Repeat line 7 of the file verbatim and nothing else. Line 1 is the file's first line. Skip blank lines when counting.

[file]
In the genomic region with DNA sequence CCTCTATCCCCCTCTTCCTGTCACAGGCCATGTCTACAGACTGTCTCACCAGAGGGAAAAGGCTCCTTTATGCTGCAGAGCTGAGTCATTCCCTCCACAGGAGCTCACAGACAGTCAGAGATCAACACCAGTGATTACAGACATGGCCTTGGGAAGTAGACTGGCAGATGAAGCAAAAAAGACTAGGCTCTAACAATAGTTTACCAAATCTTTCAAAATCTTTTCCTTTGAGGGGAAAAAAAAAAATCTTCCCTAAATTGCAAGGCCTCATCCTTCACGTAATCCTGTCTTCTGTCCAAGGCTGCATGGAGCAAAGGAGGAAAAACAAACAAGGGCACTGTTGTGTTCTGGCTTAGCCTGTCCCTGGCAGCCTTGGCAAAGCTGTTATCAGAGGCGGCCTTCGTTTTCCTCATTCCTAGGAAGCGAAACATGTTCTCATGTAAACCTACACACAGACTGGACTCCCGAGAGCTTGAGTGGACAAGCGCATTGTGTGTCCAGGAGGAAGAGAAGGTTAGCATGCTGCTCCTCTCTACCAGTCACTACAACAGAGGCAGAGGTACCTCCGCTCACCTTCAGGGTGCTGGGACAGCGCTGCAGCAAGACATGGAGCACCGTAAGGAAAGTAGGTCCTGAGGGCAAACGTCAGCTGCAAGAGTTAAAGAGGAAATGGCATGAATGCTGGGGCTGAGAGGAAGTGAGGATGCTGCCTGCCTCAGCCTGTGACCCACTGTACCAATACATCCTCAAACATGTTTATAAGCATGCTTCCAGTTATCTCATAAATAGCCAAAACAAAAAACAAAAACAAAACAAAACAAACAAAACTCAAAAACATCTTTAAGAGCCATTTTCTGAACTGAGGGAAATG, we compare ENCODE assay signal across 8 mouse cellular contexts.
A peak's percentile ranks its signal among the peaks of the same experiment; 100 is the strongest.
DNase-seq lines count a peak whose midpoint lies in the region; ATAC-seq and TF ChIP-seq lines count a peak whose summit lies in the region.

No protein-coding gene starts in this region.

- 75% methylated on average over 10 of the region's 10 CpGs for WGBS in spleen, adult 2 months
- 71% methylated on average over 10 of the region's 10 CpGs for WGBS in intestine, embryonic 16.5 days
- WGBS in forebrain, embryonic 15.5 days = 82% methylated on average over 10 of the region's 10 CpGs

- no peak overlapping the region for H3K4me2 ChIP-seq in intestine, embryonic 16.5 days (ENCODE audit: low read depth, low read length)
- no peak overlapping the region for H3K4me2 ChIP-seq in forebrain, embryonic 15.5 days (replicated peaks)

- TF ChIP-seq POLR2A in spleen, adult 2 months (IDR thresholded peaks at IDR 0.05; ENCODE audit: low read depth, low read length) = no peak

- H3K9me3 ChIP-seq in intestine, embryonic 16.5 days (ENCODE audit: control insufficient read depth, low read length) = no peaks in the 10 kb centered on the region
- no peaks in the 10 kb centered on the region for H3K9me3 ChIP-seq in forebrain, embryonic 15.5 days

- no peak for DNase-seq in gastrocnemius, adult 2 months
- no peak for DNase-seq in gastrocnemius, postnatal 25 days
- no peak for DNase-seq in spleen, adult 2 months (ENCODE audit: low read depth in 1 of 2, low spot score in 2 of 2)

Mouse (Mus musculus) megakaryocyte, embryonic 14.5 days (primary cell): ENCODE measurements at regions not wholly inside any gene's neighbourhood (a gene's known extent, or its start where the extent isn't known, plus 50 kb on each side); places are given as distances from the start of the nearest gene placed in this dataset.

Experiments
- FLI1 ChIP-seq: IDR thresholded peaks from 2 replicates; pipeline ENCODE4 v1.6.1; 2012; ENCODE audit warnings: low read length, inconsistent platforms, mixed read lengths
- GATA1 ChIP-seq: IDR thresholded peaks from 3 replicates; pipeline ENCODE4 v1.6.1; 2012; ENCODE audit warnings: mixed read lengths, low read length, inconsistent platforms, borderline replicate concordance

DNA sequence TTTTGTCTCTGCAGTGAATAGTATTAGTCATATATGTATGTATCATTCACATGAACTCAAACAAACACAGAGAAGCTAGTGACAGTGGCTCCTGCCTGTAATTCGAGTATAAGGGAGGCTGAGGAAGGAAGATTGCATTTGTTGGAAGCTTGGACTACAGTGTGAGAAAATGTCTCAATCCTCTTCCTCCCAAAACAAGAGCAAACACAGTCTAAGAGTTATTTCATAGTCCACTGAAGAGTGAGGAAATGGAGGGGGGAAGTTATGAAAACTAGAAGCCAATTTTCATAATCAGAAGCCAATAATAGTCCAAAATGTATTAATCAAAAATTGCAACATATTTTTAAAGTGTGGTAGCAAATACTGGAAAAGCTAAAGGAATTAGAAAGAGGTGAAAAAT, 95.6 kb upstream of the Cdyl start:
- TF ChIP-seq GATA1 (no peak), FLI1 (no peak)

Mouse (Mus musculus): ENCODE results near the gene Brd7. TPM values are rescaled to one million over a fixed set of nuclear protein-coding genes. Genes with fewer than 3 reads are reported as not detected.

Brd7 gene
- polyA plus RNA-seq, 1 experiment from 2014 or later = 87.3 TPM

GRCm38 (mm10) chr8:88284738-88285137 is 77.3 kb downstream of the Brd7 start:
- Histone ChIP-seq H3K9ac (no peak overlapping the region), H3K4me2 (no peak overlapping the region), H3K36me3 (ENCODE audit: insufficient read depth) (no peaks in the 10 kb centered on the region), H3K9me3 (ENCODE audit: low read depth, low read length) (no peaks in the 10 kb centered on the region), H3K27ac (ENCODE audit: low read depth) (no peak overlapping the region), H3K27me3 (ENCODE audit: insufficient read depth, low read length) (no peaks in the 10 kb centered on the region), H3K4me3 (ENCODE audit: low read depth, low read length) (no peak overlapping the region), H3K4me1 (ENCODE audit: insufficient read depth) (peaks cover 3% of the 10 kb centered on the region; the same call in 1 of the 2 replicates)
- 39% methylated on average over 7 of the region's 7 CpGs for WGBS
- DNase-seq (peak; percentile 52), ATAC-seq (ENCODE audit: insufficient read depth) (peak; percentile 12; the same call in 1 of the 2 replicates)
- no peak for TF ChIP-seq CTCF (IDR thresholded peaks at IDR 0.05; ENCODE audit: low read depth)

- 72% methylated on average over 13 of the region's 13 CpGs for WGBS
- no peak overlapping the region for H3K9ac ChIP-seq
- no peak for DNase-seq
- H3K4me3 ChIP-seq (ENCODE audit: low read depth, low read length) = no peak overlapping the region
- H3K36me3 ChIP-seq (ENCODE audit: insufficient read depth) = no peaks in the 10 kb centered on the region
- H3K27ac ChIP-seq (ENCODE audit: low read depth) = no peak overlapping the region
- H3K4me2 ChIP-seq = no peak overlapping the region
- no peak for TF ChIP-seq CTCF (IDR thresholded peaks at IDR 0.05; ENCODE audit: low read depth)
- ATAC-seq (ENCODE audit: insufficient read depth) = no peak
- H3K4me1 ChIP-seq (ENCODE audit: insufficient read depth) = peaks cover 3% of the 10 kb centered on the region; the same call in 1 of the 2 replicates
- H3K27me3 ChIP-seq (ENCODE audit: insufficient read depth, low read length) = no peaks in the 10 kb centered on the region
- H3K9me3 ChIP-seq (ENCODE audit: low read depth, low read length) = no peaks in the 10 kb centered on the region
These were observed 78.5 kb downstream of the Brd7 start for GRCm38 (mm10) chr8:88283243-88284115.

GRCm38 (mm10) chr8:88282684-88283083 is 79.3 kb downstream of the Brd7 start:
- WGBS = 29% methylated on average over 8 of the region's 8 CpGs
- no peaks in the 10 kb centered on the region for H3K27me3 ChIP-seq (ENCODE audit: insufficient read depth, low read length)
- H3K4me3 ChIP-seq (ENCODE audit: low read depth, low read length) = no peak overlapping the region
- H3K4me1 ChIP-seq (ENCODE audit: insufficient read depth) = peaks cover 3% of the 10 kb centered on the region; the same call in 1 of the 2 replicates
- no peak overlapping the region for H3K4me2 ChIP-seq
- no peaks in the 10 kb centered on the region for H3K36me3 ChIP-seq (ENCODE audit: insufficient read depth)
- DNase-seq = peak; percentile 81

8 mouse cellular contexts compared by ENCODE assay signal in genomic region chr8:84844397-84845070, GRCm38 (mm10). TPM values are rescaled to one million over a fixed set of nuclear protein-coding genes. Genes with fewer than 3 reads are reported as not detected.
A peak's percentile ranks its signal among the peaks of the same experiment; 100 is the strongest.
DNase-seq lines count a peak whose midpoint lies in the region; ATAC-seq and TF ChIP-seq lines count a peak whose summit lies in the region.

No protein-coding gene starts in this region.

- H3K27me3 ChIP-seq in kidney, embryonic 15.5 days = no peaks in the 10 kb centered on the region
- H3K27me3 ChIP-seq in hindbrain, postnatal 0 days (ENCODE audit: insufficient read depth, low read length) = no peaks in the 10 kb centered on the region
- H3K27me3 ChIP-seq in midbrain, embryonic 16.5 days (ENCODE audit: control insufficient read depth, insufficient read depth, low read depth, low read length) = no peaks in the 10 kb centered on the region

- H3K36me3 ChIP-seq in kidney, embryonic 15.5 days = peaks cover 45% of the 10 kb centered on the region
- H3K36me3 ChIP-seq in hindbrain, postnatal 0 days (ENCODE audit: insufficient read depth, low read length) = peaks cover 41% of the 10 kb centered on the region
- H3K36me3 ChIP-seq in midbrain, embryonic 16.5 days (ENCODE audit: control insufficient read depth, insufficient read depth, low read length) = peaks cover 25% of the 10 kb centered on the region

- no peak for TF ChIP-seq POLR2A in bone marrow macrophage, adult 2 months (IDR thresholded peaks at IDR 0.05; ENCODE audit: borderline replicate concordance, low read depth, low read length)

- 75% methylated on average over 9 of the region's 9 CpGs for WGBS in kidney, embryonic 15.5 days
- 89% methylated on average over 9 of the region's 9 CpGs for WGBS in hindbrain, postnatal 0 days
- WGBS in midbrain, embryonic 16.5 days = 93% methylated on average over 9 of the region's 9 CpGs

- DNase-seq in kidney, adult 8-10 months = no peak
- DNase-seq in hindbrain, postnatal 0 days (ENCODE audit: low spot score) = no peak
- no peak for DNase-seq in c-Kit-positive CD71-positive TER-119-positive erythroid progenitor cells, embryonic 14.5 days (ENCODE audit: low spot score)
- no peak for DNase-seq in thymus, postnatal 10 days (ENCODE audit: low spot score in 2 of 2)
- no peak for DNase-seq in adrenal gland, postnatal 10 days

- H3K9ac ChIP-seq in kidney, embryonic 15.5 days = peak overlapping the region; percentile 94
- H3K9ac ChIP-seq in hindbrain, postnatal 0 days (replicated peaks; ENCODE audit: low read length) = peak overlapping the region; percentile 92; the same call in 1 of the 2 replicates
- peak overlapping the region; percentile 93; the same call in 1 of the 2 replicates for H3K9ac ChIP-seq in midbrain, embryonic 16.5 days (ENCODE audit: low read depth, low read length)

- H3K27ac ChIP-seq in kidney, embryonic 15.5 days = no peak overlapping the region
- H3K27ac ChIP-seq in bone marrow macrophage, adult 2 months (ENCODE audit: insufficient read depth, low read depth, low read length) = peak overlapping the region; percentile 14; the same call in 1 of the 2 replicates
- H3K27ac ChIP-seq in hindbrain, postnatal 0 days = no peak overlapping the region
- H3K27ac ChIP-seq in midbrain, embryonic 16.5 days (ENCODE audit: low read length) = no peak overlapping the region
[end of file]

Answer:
- WGBS in forebrain, embryonic 15.5 days = 82% methylated on average over 10 of the region's 10 CpGs